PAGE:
Hawaiian Spirituality and The Children of the Thirty Meter Telescope
On April 2nd, a small group of native Hawaiians gathered at the summit of Mauna Kea on Hawaii Island, to protest the building of a state-of-the-art observatory called the Thirty Meter Telescope (TMT). A billion dollar multinational endeavor that has been in pre-development since 2008. Surrounded by police and construction crew, the protesters claim the project breaks multiple environmental laws and encroaches on cultural sites considered sacred. Mauna Kea, the highest mountain on Earth (33,000 feet from the sea floor), is considered the piko (umbilical cord) of the island and first child of celestial creators Wakea and Papa. Basically, ground zero for the Hawaiian creation story.
Word spread of the event through social media, creating a flash mob of protestors and student activists overnight. News outlets around the world covered the event as a classic David versus Goliath story. But of all the opinion articles about the relevance of science, indigenous culture and latent colonialism, one topic has yet to be addressed. But first, I’ll start with a meme, the Internet equivalent of a joke.
Do you recognize that floating head? Did you flinch as you read it? Does the image of an angry parent spike your blood pressure or give you anxiety? If so — you’re probably Asian. I know that’s a stereotype (insert tiger mom joke here) but there is always some truth at the core of a stereotype.
That annoyed bodiless dad is symbolic of the motivating force behind a generation of new millionaires in China. There are 2.3 Million Millionaire households as of 2013 with each consecutive year doubling in size. Obsessed asian parents have cultivated a work ethic so fierce, their collective offspring are changing the world. Chinese, South Korean and Indian youth are attaining success at break-neck speeds. Their achievements in S.T.E.M., finance, agriculture, manufacturing and commerce are off the charts.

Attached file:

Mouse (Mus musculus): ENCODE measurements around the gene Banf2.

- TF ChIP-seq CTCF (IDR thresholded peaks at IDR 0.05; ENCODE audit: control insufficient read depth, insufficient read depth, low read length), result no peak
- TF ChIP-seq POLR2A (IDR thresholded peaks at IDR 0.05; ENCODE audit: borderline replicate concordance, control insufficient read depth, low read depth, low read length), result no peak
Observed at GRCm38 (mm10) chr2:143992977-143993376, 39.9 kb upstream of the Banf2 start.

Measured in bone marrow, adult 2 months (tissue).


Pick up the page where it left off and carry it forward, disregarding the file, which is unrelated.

Unsurprisingly, Hawaii developers know this and have at least twenty new condominiums slated for Honolulu over the next several years, with prices reaching upwards of 2.5 million dollars per unit. A perfect home-away-from-home for Asia’s finest. Hawaii is no stranger to foreign investments, but we’ve never really experienced what thousands of imported millionaires will do to the cost of living in Hawai in such short order. But if you’re curious of a possible future, look no further than San Francisco, where newly minted engineers and programmers are displacing locals everyday. The halo of Silicon Valley has rendered San Francisco a millionaire’s paradise in less than a decade.
Imagine a future where the descendants of Mark Zuckerberg, Steve Case, Pierre Omidyar and Larry Elisson are the new Hawaiians. Standing around in slippers and Aloha shirts like a scene from that George Clooney movie.
Take a moment to let this idea sink in.
Right now, your Hawaiian ancestry guarantees you no place in Hawaii’s future. Not even a seat in a Kamehameha School classroom. Herein lies the problem. Hawaiians wake up everyday feeling entitled and secure that Hawaii needs Hawaiians. Immune from the economic tidal forces that send others back to where they came. Safe in multi-generational homestead bunkers that will preserve our DNA indefinitely. But deep down, there is a dark possibility that a few bad decisions, a few unforeseen events, could find you house hunting in the dry Las Vegas suburbs.